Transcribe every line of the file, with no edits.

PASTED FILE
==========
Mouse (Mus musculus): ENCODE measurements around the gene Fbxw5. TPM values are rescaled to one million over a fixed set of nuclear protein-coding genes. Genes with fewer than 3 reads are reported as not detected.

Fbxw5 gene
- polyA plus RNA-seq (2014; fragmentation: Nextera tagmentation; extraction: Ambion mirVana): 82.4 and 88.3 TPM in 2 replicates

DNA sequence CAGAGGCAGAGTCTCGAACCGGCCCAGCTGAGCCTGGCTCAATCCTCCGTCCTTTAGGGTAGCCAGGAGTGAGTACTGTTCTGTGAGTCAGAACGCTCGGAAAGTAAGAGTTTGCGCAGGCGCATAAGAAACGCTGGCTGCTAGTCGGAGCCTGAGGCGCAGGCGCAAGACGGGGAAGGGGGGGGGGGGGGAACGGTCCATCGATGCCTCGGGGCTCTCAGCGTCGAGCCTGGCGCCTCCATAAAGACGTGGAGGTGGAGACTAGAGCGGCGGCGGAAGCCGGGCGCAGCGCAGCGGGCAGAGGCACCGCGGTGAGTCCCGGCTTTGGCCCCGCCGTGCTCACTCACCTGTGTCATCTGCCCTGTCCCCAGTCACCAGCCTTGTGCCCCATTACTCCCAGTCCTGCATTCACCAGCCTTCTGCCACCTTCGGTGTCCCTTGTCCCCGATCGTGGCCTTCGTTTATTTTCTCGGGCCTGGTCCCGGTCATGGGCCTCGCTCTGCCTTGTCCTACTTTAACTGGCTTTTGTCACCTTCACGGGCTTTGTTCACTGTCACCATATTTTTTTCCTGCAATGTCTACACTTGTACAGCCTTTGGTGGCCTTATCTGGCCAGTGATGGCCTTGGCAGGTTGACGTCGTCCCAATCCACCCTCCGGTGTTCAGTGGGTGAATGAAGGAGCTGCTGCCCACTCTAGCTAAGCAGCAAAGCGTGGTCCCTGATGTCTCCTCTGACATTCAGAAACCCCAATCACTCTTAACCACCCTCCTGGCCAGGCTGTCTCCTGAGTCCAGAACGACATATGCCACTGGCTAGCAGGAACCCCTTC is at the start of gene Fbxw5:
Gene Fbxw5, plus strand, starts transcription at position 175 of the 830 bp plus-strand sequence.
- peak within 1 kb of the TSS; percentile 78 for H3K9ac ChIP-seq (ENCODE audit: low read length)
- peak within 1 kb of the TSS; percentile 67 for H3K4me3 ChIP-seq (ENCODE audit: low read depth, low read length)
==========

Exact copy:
Mouse (Mus musculus): ENCODE measurements around the gene Fbxw5. TPM values are rescaled to one million over a fixed set of nuclear protein-coding genes. Genes with fewer than 3 reads are reported as not detected.

Fbxw5 gene
- polyA plus RNA-seq (2014; fragmentation: Nextera tagmentation; extraction: Ambion mirVana): 82.4 and 88.3 TPM in 2 replicates

DNA sequence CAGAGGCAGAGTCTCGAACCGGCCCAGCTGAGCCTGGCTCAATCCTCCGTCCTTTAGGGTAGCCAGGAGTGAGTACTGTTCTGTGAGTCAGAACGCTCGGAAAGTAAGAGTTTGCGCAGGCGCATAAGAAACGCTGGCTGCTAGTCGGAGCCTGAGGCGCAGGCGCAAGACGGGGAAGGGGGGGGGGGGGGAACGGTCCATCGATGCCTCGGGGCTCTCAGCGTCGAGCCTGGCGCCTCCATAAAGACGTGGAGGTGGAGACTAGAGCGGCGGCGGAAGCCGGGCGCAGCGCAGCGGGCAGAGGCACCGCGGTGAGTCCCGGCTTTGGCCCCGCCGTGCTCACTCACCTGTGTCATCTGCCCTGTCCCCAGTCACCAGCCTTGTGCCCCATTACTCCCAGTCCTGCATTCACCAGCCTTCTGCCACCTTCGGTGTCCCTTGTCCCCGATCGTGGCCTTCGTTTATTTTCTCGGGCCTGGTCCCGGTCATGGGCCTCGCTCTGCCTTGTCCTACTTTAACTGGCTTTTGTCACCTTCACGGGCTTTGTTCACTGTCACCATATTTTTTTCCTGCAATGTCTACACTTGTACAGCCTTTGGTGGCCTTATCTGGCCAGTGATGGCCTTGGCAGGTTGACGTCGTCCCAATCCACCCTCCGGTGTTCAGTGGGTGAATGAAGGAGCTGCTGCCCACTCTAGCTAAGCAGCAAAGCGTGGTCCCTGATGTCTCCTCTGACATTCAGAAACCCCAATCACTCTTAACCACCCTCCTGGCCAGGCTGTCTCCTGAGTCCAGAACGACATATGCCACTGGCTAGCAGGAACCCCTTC is at the start of gene Fbxw5:
Gene Fbxw5, plus strand, starts transcription at position 175 of the 830 bp plus-strand sequence.
- peak within 1 kb of the TSS; percentile 78 for H3K9ac ChIP-seq (ENCODE audit: low read length)
- peak within 1 kb of the TSS; percentile 67 for H3K4me3 ChIP-seq (ENCODE audit: low read depth, low read length)